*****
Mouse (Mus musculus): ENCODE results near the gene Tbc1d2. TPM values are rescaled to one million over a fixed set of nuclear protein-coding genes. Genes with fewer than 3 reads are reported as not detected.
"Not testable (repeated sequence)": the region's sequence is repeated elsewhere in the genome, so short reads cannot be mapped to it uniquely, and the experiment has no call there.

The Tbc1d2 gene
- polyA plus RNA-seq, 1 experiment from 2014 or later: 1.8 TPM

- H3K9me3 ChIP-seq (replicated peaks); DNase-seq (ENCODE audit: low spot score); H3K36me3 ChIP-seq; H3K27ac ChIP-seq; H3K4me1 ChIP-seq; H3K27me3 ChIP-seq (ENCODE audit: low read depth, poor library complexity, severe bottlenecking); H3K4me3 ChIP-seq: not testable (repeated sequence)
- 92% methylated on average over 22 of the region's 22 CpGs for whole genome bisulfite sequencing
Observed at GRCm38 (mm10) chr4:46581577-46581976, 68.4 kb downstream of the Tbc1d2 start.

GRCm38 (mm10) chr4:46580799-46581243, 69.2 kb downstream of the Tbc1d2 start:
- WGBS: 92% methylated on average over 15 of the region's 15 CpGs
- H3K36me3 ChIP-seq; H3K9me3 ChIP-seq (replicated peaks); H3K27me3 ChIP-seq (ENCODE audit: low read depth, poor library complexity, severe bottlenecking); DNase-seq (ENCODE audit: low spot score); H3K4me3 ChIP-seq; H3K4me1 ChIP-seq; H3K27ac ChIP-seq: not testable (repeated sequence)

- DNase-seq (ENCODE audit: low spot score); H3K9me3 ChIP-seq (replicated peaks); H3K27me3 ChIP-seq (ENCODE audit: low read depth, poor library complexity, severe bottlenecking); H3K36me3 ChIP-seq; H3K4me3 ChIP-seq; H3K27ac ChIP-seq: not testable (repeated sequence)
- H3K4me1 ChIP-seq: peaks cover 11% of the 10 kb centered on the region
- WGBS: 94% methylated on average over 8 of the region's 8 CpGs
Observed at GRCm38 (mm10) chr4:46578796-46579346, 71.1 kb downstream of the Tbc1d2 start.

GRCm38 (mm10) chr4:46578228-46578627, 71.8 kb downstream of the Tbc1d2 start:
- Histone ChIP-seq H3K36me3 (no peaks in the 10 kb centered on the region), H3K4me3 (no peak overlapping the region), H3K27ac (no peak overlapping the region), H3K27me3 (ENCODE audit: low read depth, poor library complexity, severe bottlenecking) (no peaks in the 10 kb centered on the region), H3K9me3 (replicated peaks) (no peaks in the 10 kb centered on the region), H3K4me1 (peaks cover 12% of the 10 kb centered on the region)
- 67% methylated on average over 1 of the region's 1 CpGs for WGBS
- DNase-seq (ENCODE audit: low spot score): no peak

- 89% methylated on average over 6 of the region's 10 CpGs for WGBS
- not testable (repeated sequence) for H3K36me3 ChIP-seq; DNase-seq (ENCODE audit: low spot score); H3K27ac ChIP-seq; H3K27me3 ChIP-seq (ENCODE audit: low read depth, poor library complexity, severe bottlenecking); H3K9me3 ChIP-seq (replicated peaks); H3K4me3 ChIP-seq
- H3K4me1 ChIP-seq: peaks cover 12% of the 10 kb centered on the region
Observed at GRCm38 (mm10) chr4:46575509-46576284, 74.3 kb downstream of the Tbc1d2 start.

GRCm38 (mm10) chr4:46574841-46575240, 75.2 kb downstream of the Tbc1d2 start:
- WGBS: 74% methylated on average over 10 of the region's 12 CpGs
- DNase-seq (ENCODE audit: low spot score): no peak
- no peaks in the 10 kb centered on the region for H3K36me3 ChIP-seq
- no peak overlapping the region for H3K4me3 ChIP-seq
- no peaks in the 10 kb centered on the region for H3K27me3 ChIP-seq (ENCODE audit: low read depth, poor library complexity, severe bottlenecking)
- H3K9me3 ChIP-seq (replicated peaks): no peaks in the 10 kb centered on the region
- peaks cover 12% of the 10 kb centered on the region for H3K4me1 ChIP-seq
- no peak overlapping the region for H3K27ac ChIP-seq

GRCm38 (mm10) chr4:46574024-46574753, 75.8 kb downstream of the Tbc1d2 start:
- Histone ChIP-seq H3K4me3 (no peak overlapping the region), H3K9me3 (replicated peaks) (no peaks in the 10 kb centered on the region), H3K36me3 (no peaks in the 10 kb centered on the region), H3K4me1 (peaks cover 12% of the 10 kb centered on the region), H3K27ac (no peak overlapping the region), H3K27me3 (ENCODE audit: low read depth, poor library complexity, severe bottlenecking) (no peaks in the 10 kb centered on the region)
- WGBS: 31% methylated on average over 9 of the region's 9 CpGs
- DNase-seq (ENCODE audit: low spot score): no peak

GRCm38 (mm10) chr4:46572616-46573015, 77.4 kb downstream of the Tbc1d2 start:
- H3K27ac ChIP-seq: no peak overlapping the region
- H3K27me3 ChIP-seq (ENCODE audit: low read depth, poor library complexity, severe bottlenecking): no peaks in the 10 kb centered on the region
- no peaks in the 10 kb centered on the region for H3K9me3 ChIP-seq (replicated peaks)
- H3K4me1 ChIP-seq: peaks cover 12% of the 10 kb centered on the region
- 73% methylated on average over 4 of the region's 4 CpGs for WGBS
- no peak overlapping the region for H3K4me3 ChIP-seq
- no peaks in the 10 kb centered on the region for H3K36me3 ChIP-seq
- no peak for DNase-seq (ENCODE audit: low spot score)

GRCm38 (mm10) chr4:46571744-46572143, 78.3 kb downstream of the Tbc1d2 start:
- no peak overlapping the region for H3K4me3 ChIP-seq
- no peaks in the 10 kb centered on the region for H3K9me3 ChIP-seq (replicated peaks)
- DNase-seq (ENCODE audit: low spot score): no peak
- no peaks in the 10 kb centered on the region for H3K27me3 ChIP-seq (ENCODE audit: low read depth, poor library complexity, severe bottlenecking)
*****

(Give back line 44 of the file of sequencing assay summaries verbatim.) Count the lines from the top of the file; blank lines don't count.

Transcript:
- no peak for DNase-seq (ENCODE audit: low spot score)